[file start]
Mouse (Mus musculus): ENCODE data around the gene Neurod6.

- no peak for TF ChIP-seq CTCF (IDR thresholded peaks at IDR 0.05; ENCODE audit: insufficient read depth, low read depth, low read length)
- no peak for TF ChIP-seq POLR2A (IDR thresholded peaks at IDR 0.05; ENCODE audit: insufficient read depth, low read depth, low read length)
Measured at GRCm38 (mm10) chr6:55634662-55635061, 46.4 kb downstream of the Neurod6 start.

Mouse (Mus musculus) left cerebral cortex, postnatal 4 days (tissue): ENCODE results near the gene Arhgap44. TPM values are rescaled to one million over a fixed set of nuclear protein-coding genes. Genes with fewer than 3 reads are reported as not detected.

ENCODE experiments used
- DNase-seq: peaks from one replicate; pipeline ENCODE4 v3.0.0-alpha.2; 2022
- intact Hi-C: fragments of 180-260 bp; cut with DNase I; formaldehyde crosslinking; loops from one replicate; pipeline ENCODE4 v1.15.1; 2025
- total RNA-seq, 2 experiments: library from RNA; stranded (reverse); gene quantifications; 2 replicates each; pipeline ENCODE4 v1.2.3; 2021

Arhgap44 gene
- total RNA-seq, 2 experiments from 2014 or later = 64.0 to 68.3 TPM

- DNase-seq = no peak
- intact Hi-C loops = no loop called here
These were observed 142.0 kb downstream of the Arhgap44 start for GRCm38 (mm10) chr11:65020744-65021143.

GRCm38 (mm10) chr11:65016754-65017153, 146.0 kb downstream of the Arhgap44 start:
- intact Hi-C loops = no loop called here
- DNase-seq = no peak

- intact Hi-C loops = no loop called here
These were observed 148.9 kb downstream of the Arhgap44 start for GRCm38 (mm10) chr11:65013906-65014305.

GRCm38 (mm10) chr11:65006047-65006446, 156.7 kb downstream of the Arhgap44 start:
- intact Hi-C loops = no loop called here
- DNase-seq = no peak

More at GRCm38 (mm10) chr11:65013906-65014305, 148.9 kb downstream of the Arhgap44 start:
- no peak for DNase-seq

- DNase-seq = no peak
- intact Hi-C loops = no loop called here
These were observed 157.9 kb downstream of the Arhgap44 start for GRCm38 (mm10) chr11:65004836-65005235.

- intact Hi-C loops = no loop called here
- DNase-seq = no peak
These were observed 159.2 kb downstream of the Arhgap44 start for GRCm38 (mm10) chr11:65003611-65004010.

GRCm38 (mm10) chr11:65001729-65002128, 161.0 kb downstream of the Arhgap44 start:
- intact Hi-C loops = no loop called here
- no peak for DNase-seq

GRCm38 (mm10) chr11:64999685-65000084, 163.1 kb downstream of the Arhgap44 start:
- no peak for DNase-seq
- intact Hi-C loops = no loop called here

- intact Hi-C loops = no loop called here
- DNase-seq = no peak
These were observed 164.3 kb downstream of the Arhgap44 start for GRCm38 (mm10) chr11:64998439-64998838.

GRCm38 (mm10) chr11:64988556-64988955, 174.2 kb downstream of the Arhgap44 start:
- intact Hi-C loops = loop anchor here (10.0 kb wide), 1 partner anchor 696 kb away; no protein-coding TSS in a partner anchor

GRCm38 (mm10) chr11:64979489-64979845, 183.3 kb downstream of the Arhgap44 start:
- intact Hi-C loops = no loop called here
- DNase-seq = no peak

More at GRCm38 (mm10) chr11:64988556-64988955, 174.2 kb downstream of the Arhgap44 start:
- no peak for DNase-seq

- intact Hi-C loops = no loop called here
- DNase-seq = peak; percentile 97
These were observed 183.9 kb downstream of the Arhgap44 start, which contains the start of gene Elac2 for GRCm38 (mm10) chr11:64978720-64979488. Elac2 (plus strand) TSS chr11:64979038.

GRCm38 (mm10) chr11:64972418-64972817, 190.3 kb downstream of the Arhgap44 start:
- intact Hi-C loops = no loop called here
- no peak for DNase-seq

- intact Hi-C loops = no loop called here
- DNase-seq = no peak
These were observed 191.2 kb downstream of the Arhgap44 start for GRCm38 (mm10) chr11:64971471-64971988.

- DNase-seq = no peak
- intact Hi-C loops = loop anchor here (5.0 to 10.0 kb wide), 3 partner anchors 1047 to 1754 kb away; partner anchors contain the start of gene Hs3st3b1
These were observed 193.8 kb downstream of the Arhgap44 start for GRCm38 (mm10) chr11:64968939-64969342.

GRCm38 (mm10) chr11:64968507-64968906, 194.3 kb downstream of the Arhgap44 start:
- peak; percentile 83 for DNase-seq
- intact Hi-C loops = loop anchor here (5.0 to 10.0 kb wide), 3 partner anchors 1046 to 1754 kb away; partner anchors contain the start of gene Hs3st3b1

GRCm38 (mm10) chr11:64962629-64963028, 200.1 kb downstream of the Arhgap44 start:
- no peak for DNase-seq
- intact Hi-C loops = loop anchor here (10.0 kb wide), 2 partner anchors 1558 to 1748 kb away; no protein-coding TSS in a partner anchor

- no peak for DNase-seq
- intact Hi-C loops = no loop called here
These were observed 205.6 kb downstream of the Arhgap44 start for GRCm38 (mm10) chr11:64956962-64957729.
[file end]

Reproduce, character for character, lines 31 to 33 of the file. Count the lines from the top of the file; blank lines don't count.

GRCm38 (mm10) chr11:65001729-65002128, 161.0 kb downstream of the Arhgap44 start:
- intact Hi-C loops = no loop called here
- no peak for DNase-seq